I often wonder why a sovereign God wants a connection to such ones as you and me. The answer is so simple but so stupefying that it sends my mind spinning. HE LOVES US.

This reality is difficult for us to accept. Even as I type it out, I am shaking my head and thinking, You must be joking! That’s just preposterous. I am a flawed, finite being trying to embrace a perfect, infinite love. Thankfully, even though I struggle to believe it, that doesn’t change the truth: He loves me just as I am. It is the outrageous, unmatchable love of God that loves creatures such as me. I can’t even begin to comprehend the love He has toward us—but I’ve experienced it, and I’m changed forever. It’s perplexing. He loves because He loves. It pleases Him to love me. This is the foundation of connection—He loves us; therefore He stops at nothing, not the cross not death not even our own humanity, to connect with us forever.

The longing for connection is divinely natural.

It is the cry of the eternity in our hearts that Solomon speaks about in Ecclesiastes. So what’s my problem? Why do I run to everything and everyone and not to Him? Well the fact is, I am human and I am driven by (controlled by and obsessed with is more accurate) my five senses. I ignore the “Divine Whisper” because it’s just too mysterious, too unknown. So I try to be fulfilled with things I can see and hear and taste here and now.

Daily, my flesh proves to be my worst enemy! Despite my willing acknowledgement that my desires can and will only be met and fulfilled through intimacy and connectedness with Christ, sin has left a stain upon me that is hard to fight. The tale of running after other things to satiate us is as old as Adam and Eve. My desires take me on many paths—some seemingly harmless, some not-so-seemingly harmless. Some are benign and even good in and of themselves, but I often use them to fill up what only He can fill up and that leads me further and further from the divine connection I need.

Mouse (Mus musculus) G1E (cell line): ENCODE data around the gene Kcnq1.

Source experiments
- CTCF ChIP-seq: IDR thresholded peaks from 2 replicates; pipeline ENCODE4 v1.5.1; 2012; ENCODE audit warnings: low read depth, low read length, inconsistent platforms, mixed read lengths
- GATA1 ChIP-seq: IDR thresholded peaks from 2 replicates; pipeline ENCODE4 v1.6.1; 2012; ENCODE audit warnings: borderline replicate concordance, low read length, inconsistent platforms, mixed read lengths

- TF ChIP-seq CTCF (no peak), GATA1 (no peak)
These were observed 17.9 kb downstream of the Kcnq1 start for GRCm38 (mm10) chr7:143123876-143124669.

If you dig deeper, past any undesirable behavior, you can see the longing—you can even hear it. Looking past my own efforts and strivings, I recognize the root. These behaviors aren’t really the problem; they are only a result and a ramification of the problem. The problem is the fount from which they spring: a famished heart. My desires are crying out for satisfaction and I convince myself that these other things will fill. We all do it. Shouldn’t we know better by now? You’d think so, but I never cease to become a completely forgetful imbecile at least a few times a day. While wrestling with a certain temptation or a besetting sin, taking a step back for some perspective reveals the same thing every time.

Why do I want to run to this thing, this idol? Because I’m hungry for connection. I’m desperate and starving. So what do I do? There is a feast fit for a princess spread on the table above me, and here I am licking up the dirt on the floor!

I’m hugging the toilet because I can’t imagine He wants to set me upon a throne of jewels! Call the dirt and the toilet what you will. I can glamorize it and make it pretty by adding a little pink bow, but it is still the same thing as it always was: a cheap substitute for immeasurable riches.
Each moment is a wrestling match between my flesh and spirit: to connect with stuff in the world or to connect with God.

Some times are easier than others, as we can all attest. But in the dark moments, I will let the howling of my heart show me the pieces of eternity that He has placed within me.

I will let it teach me that I was made for another world and for a connection that surpasses any earthly experience.

He has been pursuing me though my desires since before I was born. He has loved me forever and He is drawing me, with every bit of my humanity, with His unfailing love, to connection—to an intimate relationship with Him.

As I listen to the groaning of creation for its Creator, heard in every alley and every bar and every church and every home and every heart, I will hope. For every human cry, there is an answer. Hunger was not created for the sake of being hungry, but for the sake of the experience of being filled with what is good. I don’t know much, but I do know this: those who hunger and thirst will be satisfied. "

Ashley Herring
as written in the iConnect Bible, NLT, Tyndale House Publishers, 2005